With one of the major discussions in health care centering on the well-being of physicians and combating burnout, there is a growing need to find a solid work-life balance and to separate each facet of life.
However, for second-year medical student Timothy George, his free-time passion is also a valuable tool in helping relieve the stress both himself and patients. When he isn’t spending his spare time with his three-year old boxer mix Valentina, George is learning, or perfecting, new music on the piano.
George, the music president for the Art and Music in Patient Care (AMP) program at McGovern, taught himself how to play the piano when he was 12 years old. After being inspired by a song played by his junior high choir teacher, George watched YouTube videos, mimicked the movements, and began to play.
“That kind of went well,” George said. “After that, I basically looked for more resources online and taught myself the basics, and then two years later I started taking lessons.”
Two years after that, George enrolled in lessons at the local community college in Pasadena, Texas, and was encouraged by his teacher to major in music at the university level.
“I actually knew I wanted to be a doctor in high school, so I started out as a piano performance and premed major at UT Austin,” George said. “I knew I loved science, and I wanted to learn more about the human body, but I also wanted to put that to use and actually help people.”
Prior to medical school, George participated in the pre-entry program at McGovern, where Patricia Butler, MD, vice dean for Educational Programs asked if he would play at the program for the closing luncheon. The following spring semester, he assumed the role of music president of the AMP.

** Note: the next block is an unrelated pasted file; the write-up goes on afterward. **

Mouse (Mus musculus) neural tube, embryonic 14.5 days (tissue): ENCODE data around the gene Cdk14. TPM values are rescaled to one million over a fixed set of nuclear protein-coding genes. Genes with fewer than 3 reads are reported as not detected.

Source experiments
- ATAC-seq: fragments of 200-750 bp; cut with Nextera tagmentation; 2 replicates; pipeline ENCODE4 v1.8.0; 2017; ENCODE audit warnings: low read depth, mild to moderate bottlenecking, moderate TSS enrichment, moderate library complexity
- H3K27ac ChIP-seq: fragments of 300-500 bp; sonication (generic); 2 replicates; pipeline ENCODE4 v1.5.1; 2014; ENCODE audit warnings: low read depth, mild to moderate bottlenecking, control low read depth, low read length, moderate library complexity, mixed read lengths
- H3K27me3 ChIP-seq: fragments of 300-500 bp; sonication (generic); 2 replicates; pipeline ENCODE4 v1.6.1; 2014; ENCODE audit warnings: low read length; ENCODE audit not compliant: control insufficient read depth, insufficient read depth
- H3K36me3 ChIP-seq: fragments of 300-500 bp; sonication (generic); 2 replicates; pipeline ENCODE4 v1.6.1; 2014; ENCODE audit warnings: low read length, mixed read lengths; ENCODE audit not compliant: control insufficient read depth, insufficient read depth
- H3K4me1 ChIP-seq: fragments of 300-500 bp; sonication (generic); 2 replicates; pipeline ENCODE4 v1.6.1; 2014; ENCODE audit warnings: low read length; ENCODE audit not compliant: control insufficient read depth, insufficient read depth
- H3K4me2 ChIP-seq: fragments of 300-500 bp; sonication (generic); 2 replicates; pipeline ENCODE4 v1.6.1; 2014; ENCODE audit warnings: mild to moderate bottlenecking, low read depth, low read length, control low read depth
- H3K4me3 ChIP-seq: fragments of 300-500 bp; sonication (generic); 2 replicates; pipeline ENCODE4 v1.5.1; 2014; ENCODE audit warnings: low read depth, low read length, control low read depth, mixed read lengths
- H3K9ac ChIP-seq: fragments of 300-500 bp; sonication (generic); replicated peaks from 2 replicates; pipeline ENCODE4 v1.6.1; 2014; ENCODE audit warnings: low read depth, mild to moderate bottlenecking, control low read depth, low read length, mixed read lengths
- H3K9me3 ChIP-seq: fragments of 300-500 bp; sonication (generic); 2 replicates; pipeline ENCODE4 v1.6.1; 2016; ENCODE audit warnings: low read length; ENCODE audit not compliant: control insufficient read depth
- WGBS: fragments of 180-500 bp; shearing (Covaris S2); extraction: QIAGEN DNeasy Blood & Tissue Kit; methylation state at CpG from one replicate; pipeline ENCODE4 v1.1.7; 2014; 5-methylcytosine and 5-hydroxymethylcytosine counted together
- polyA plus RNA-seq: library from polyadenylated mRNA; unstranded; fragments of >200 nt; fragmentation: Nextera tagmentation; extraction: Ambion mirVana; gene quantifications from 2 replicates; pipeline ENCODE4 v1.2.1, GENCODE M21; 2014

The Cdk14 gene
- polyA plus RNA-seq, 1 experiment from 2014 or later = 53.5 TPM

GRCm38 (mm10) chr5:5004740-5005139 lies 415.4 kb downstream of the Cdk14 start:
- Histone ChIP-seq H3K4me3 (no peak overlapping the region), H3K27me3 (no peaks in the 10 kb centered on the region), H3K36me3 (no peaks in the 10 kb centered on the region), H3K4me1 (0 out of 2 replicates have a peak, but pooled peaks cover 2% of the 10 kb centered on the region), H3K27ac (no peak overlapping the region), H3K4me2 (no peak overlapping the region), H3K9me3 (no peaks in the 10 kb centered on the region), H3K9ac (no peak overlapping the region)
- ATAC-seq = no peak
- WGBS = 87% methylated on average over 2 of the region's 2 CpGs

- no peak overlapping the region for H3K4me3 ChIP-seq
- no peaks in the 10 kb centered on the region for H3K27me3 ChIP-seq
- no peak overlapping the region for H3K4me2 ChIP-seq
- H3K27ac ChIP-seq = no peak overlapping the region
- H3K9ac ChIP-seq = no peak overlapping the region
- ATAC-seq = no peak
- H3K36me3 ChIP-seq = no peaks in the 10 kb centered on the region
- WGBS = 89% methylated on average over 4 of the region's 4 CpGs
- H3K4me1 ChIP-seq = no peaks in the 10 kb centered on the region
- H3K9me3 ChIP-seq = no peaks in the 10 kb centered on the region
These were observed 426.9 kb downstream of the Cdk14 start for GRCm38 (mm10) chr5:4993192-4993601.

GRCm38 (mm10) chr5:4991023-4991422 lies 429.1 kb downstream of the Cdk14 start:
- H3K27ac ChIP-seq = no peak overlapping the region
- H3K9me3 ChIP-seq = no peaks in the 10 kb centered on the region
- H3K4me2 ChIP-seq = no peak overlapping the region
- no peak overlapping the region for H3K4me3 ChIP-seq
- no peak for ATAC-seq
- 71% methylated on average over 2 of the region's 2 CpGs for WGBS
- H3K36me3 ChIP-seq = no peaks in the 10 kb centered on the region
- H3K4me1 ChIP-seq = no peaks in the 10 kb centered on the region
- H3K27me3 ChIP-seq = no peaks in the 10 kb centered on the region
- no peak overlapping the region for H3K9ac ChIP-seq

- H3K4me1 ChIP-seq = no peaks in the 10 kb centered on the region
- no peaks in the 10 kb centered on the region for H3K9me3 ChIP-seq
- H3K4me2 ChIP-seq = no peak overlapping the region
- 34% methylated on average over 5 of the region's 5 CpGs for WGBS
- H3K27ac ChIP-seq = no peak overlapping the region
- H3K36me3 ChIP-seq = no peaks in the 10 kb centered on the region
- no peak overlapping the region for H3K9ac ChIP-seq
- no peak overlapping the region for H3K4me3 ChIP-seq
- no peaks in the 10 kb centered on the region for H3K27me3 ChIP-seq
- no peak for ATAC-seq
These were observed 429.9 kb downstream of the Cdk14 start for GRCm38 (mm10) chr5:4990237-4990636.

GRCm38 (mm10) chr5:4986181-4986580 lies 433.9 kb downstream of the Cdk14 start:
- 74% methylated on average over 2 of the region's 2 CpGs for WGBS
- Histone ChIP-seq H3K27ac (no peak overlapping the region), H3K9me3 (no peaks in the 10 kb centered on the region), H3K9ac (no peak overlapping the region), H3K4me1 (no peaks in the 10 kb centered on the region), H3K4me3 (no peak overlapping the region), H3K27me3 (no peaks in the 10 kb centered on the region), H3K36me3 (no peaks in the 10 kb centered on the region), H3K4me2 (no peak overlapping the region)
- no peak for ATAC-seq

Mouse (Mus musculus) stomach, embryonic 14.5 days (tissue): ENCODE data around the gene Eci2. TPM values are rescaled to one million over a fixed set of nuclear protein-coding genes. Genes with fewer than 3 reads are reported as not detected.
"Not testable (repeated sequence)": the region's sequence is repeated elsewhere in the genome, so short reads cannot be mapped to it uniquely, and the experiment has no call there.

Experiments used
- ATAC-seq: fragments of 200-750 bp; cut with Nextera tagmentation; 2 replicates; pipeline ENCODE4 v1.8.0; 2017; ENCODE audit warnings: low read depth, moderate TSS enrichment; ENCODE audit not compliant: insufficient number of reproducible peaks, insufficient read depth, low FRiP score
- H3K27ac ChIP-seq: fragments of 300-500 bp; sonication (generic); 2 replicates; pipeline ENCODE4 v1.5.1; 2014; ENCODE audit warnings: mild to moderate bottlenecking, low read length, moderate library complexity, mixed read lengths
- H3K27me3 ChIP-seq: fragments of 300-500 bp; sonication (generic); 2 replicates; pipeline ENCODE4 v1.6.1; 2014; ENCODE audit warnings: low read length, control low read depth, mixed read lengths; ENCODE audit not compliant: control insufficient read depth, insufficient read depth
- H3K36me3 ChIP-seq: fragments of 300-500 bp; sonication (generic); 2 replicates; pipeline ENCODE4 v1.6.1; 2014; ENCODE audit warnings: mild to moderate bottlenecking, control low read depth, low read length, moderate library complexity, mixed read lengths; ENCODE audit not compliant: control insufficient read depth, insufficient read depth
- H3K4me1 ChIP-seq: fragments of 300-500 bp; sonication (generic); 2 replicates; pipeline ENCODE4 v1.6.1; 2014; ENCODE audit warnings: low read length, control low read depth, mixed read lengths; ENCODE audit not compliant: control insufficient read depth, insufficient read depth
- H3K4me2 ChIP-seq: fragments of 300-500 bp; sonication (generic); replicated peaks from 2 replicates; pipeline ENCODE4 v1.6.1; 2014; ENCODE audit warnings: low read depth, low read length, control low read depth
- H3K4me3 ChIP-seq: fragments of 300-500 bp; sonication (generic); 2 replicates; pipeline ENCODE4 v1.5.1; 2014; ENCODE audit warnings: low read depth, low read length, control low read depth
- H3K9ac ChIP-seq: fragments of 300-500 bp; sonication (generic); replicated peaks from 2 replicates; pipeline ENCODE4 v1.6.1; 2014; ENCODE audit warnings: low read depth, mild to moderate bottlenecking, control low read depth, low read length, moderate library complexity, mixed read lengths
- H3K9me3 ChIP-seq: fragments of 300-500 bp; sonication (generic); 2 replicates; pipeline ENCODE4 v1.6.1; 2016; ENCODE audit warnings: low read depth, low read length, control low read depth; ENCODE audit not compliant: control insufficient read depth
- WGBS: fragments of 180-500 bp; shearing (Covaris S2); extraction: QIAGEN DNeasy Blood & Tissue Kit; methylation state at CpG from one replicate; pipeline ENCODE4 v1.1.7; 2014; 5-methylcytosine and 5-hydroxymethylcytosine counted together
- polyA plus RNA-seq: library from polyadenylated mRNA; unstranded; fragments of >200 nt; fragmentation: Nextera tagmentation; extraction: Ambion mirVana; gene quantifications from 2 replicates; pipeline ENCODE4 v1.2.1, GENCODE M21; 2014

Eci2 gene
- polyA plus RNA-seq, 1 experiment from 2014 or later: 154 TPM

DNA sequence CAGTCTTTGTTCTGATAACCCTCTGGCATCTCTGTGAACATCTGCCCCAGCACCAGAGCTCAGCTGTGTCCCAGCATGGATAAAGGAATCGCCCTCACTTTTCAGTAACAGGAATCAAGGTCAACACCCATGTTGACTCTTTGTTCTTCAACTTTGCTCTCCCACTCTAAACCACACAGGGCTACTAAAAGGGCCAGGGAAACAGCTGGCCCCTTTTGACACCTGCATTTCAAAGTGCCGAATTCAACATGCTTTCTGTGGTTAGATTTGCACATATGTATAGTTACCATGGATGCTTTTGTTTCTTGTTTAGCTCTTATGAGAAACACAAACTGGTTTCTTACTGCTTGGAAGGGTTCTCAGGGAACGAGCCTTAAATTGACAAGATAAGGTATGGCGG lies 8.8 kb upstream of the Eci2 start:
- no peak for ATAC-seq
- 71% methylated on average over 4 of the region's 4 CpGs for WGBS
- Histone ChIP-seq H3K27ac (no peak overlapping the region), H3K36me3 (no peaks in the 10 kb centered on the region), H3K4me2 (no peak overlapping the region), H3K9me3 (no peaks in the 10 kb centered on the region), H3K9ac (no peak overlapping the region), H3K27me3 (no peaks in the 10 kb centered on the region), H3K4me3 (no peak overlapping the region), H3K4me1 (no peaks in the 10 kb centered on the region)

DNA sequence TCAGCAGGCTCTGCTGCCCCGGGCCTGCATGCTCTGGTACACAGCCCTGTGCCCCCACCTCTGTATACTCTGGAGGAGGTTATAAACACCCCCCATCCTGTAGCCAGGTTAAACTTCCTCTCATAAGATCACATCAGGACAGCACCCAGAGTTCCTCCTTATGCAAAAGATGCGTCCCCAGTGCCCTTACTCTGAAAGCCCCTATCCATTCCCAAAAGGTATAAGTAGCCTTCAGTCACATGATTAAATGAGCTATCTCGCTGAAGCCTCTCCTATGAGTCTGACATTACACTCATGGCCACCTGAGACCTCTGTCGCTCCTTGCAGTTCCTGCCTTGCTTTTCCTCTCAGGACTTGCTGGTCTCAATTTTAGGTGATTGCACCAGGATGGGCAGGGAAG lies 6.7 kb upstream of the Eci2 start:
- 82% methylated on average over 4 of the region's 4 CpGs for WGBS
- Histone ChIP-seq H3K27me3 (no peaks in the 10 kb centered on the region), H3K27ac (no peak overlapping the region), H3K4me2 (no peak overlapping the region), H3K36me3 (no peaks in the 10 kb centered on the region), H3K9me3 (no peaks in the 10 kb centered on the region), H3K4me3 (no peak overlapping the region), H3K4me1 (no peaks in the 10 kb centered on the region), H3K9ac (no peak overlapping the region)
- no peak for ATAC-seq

As president, George organizes and participates in opportunities and rehearsals for medical students to perform music across various genres in patient settings. Performing most often in Methodist Hospital’s Crain Garden Series, the program includes both solo and ensemble pieces as well as lyrical performances as well.
“It’s really rewarding, and it’s nice to be able to add something to the lives of people who are just walking by and probably going through something not enjoyable if they’re in the hospital,” George said. “The first time we played at Methodist, a patient’s wife came up to us afterward and said that we just blessed her and made her day. Her husband was having open heart surgery and it had been a horrible day for her. Her day was uplifted because of the music that we were able to make.”
Recently, George organized a trip for 60 McGovern Medical School students to attend a night with the Houston Grand Opera. Ranked as one of the top companies in the nation, George and the students were thrilled for the opportunity to see performances at such a high level.
“I would love to do more of that,” George said. “It really enriches our medical school experience. My classmates loved the performance. The music was fantastic, all the performers were amazing, and it was just really nice to sit back, relax, and enjoy top-notch entertainment.”
Although George’s term as music president of the AMP will end shortly, he said he is looking forward to continuing to make music a part of his life.
“I’m very satisfied whenever I’m helping people in a medical way,” George said. “With music, it’s kind of a synergistic effect being able to do both at the same time in a medical setting.”
The AMP was founded in 2017 and is sponsored by Claire Hulsebosch, PhD, professor in the Department of Neurobiology & Anatomy.
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